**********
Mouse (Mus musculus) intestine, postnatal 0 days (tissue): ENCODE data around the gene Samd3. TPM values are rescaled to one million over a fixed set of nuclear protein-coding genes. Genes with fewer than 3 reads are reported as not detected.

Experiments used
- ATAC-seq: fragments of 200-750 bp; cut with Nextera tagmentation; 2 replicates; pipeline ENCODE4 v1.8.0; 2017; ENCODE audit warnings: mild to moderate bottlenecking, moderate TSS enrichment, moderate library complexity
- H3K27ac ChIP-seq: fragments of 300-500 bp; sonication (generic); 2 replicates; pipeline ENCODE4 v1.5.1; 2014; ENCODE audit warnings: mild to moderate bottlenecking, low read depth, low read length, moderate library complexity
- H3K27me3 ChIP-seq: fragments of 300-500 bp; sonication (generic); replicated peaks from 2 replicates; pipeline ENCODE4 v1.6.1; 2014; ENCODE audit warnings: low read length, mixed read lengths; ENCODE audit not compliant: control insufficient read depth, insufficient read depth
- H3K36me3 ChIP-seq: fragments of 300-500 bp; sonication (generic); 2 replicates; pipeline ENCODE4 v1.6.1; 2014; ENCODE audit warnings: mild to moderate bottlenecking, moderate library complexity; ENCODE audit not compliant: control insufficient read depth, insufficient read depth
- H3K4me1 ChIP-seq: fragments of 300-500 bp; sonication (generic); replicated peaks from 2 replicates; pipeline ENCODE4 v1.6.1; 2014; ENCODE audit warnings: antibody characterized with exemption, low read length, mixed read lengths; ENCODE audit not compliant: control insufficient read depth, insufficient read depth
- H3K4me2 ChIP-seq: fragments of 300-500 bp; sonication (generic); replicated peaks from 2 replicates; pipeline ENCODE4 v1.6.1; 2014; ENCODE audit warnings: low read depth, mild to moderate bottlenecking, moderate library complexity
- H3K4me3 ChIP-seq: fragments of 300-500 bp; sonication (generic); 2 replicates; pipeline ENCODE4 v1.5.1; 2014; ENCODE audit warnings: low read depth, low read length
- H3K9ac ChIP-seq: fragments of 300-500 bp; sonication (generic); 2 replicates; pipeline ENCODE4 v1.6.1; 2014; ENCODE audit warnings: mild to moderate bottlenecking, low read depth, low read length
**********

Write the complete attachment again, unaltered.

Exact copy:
Mouse (Mus musculus) intestine, postnatal 0 days (tissue): ENCODE data around the gene Samd3. TPM values are rescaled to one million over a fixed set of nuclear protein-coding genes. Genes with fewer than 3 reads are reported as not detected.

Experiments used
- ATAC-seq: fragments of 200-750 bp; cut with Nextera tagmentation; 2 replicates; pipeline ENCODE4 v1.8.0; 2017; ENCODE audit warnings: mild to moderate bottlenecking, moderate TSS enrichment, moderate library complexity
- H3K27ac ChIP-seq: fragments of 300-500 bp; sonication (generic); 2 replicates; pipeline ENCODE4 v1.5.1; 2014; ENCODE audit warnings: mild to moderate bottlenecking, low read depth, low read length, moderate library complexity
- H3K27me3 ChIP-seq: fragments of 300-500 bp; sonication (generic); replicated peaks from 2 replicates; pipeline ENCODE4 v1.6.1; 2014; ENCODE audit warnings: low read length, mixed read lengths; ENCODE audit not compliant: control insufficient read depth, insufficient read depth
- H3K36me3 ChIP-seq: fragments of 300-500 bp; sonication (generic); 2 replicates; pipeline ENCODE4 v1.6.1; 2014; ENCODE audit warnings: mild to moderate bottlenecking, moderate library complexity; ENCODE audit not compliant: control insufficient read depth, insufficient read depth
- H3K4me1 ChIP-seq: fragments of 300-500 bp; sonication (generic); replicated peaks from 2 replicates; pipeline ENCODE4 v1.6.1; 2014; ENCODE audit warnings: antibody characterized with exemption, low read length, mixed read lengths; ENCODE audit not compliant: control insufficient read depth, insufficient read depth
- H3K4me2 ChIP-seq: fragments of 300-500 bp; sonication (generic); replicated peaks from 2 replicates; pipeline ENCODE4 v1.6.1; 2014; ENCODE audit warnings: low read depth, mild to moderate bottlenecking, moderate library complexity
- H3K4me3 ChIP-seq: fragments of 300-500 bp; sonication (generic); 2 replicates; pipeline ENCODE4 v1.5.1; 2014; ENCODE audit warnings: low read depth, low read length
- H3K9ac ChIP-seq: fragments of 300-500 bp; sonication (generic); 2 replicates; pipeline ENCODE4 v1.6.1; 2014; ENCODE audit warnings: mild to moderate bottlenecking, low read depth, low read length